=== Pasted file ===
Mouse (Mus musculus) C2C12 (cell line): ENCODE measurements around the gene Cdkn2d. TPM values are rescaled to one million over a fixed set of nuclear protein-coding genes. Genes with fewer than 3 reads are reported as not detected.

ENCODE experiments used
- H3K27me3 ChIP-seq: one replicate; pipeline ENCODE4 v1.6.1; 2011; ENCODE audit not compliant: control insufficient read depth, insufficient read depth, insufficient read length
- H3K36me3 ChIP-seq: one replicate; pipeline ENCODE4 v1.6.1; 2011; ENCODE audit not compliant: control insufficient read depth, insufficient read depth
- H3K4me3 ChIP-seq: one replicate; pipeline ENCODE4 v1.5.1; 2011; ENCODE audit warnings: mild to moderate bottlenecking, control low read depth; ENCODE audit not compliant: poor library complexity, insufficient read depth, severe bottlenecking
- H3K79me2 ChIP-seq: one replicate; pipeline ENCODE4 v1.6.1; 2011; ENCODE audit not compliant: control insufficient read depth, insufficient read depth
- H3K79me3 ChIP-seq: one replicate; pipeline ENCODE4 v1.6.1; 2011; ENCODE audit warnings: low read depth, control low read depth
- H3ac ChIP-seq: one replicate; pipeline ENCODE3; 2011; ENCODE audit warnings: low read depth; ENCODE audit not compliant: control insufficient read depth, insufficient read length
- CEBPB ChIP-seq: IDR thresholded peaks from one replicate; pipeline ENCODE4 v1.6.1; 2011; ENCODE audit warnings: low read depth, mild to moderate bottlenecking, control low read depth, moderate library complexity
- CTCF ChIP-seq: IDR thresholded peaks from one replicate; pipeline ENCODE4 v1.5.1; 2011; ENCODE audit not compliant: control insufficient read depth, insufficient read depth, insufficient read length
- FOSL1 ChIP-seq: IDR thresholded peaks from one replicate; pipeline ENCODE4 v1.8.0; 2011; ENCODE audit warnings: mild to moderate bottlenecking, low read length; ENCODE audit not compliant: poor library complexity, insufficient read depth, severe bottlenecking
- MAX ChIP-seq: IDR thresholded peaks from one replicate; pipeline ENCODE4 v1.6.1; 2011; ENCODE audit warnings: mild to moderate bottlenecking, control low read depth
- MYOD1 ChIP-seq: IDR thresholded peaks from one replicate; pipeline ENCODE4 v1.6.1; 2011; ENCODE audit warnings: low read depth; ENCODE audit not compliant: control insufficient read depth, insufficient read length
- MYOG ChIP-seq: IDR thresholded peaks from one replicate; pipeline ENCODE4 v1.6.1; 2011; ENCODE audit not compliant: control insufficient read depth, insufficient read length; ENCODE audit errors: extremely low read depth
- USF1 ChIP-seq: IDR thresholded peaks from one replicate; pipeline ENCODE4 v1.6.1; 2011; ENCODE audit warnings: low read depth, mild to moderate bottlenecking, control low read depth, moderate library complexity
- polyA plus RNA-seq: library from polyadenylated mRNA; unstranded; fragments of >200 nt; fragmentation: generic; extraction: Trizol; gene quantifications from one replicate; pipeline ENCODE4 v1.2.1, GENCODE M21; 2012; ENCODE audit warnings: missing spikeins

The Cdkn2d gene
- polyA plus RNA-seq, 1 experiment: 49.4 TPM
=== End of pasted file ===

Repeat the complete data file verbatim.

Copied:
Mouse (Mus musculus) C2C12 (cell line): ENCODE measurements around the gene Cdkn2d. TPM values are rescaled to one million over a fixed set of nuclear protein-coding genes. Genes with fewer than 3 reads are reported as not detected.

ENCODE experiments used
- H3K27me3 ChIP-seq: one replicate; pipeline ENCODE4 v1.6.1; 2011; ENCODE audit not compliant: control insufficient read depth, insufficient read depth, insufficient read length
- H3K36me3 ChIP-seq: one replicate; pipeline ENCODE4 v1.6.1; 2011; ENCODE audit not compliant: control insufficient read depth, insufficient read depth
- H3K4me3 ChIP-seq: one replicate; pipeline ENCODE4 v1.5.1; 2011; ENCODE audit warnings: mild to moderate bottlenecking, control low read depth; ENCODE audit not compliant: poor library complexity, insufficient read depth, severe bottlenecking
- H3K79me2 ChIP-seq: one replicate; pipeline ENCODE4 v1.6.1; 2011; ENCODE audit not compliant: control insufficient read depth, insufficient read depth
- H3K79me3 ChIP-seq: one replicate; pipeline ENCODE4 v1.6.1; 2011; ENCODE audit warnings: low read depth, control low read depth
- H3ac ChIP-seq: one replicate; pipeline ENCODE3; 2011; ENCODE audit warnings: low read depth; ENCODE audit not compliant: control insufficient read depth, insufficient read length
- CEBPB ChIP-seq: IDR thresholded peaks from one replicate; pipeline ENCODE4 v1.6.1; 2011; ENCODE audit warnings: low read depth, mild to moderate bottlenecking, control low read depth, moderate library complexity
- CTCF ChIP-seq: IDR thresholded peaks from one replicate; pipeline ENCODE4 v1.5.1; 2011; ENCODE audit not compliant: control insufficient read depth, insufficient read depth, insufficient read length
- FOSL1 ChIP-seq: IDR thresholded peaks from one replicate; pipeline ENCODE4 v1.8.0; 2011; ENCODE audit warnings: mild to moderate bottlenecking, low read length; ENCODE audit not compliant: poor library complexity, insufficient read depth, severe bottlenecking
- MAX ChIP-seq: IDR thresholded peaks from one replicate; pipeline ENCODE4 v1.6.1; 2011; ENCODE audit warnings: mild to moderate bottlenecking, control low read depth
- MYOD1 ChIP-seq: IDR thresholded peaks from one replicate; pipeline ENCODE4 v1.6.1; 2011; ENCODE audit warnings: low read depth; ENCODE audit not compliant: control insufficient read depth, insufficient read length
- MYOG ChIP-seq: IDR thresholded peaks from one replicate; pipeline ENCODE4 v1.6.1; 2011; ENCODE audit not compliant: control insufficient read depth, insufficient read length; ENCODE audit errors: extremely low read depth
- USF1 ChIP-seq: IDR thresholded peaks from one replicate; pipeline ENCODE4 v1.6.1; 2011; ENCODE audit warnings: low read depth, mild to moderate bottlenecking, control low read depth, moderate library complexity
- polyA plus RNA-seq: library from polyadenylated mRNA; unstranded; fragments of >200 nt; fragmentation: generic; extraction: Trizol; gene quantifications from one replicate; pipeline ENCODE4 v1.2.1, GENCODE M21; 2012; ENCODE audit warnings: missing spikeins

The Cdkn2d gene
- polyA plus RNA-seq, 1 experiment: 49.4 TPM